Thursday, June 18, 2009

Progressing? Regressing? Dunno!

Dr Eric Reitan has graced us with another post in his series: Authority Without Inerrancy?

Oy, where to begin?
Here is the comment I left:

Hello Dr Reitan,

-Rather than viewing the Bible as the very Word of God, the progressive Christian views the Bible as a seminal human testament to divine revelation.-

One hopes he'll deal, then, with the fact that Jesus thought very differently.


-in profound mystical encounters-

Which are anything but objective.


-in providential events-

Which don't communicate much of anything specific, w/o a framework already in place thru which to interpret said event.


-through our relationships with one another-

Which are sometimes good and reflect holiness and are very often evil, disgusting, harmful, and sinful. "Progressives" live in happy-happy-land.


-In many of these cases, the actual writers were probably not striving to express their own experience of divine revelation so much as striving to faithfully put to writing stories that expressed the religious experiences of earlier generations.-

Even when they specifically state that they're writing the very revelation of God? All those "thus saith the Lord"s are "their own experiences" and "stories"?


-this means that approached on a verse-by-verse basis, one cannot confidently say, simply because the passage appears in the Bible, that it truly expresses the will of God or offers us an accurate understanding God’s nature.-

Leaving the "progressive" completely and utterly in the lurch. If God has not spoken clearly, we have nothing, no objective way to tell right from wrong, holiness from sin, Heaven-bound-ness from Hell-bound-ness. In short, it sucks to "progress".


-Witnesses-

This really seems just to beg the question. Numerous fallible witnesses lead sometimes to what we think are correct verdicts and sometimes lead to the OJ Simpson trial. What about INFALLIBLE witnesses, inspired specifically by the final, infallible God?


-The revised belief system, while still imperfect-

You mean "while still imperfect, ***I THINK (without any standard outside of myself to distinguish whether I'm right)***".


-But the process is ongoing and, in philosophical terms, "dialectical." -

So we could still be in our sins, and we'd have no idea. Heaven could be a fantasy.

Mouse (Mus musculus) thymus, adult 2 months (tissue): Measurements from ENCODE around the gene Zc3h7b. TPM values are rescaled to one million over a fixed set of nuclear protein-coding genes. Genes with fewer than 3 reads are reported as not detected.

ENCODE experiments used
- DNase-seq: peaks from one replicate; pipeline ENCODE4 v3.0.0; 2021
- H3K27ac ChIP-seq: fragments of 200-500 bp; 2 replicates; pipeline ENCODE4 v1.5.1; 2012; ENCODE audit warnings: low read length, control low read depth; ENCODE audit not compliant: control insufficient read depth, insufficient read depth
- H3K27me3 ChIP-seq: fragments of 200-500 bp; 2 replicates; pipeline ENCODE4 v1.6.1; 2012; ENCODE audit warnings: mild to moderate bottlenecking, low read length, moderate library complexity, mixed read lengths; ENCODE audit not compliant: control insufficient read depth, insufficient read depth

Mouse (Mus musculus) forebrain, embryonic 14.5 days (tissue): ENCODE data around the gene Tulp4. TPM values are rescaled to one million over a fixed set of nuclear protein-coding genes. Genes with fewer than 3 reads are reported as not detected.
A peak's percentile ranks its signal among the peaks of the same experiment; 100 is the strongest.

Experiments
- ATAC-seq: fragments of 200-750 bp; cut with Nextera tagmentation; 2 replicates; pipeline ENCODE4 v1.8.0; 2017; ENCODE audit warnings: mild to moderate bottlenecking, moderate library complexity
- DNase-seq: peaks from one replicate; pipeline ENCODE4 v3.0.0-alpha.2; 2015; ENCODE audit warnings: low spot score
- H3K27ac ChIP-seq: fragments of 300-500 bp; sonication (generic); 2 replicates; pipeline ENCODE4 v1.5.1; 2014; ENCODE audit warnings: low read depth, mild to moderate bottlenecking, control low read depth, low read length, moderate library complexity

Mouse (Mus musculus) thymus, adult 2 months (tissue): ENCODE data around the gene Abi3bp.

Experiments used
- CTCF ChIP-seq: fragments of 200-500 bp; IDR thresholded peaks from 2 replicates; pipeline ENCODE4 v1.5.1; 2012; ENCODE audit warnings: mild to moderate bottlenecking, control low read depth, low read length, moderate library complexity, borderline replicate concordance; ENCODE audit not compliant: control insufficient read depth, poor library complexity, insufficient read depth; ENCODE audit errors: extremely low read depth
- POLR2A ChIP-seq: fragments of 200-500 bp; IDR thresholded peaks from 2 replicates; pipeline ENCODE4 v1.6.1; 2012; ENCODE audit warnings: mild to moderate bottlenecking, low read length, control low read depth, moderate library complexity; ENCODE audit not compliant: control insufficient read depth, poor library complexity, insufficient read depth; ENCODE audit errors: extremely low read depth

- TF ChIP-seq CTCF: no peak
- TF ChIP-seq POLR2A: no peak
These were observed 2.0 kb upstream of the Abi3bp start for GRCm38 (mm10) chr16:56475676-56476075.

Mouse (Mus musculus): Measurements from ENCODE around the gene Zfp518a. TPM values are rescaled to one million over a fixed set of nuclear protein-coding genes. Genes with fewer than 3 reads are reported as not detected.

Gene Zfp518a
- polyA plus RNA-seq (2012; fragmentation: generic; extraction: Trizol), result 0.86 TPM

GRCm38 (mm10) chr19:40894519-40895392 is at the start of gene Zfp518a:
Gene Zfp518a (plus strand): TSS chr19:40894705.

Progressing towards...whatever...is purpose-less and w/o a goal or destination. You're bowing before the mirror.


-If every claim about God is taken to be a perfectly accurate description of the divine, then the reader will suppose there is no trajectory of development to look for.-

And how do you know that "development" is a good thing? This is apparently your fundamental presupp, and I can't question this more strenuously.


-Instead of seeing earlier biblical images of God as stages in a process of fuller and truer understandings of the divine-

Well, it depends on what you mean. We inerrantists recognise the reality of progressive revelation. But it's up to YOU to point out precisely how our understanding is a mishmash and doesn't work. And we all know how much progressives love actual substantive debate! (Not very much.)


-the process of refining our understanding of God probably didn't end in biblical times. -

We agree there, but you're not just talking about refining our understanding. You're functionally downgrading our primary source of info about God to the same level as the clueless pundits of today. It's foolish.


-in an evolving tradition through which God is still revealing Himself. -

I'd love to see a theory of what it means that God reveal Himself, on your view. It is apparently alot like ME revealing MYSELF. What's special or authoritative about that?


-A source can be authoritative without being inerrant--as is the case with our senses, a point I made in the first post in this series.-

And I invite anyone to see how we interacted in that combox and at my blog on that topic.
This supports my contention that God revealing Himself = me revealing myself. And what special insight do I have on the ultimate nature of reality, about sin, about good and theodicy, about eternity?



-in a way, the progressive Christian's willingness to question the perfect accuracy of the biblical account of Jesus' story reflects the seriousness with which they take the resurrection story.-

That's so rich. We think it's full of holes, and that just means we RESPECT it that much more!
This is exactly like the wife-beater who cooes to his bleeding, semi-conscious wife: "I hit you like that b/c I love you so much!"


-Jesus is someone with whom we can have an experiential relationship now, today. -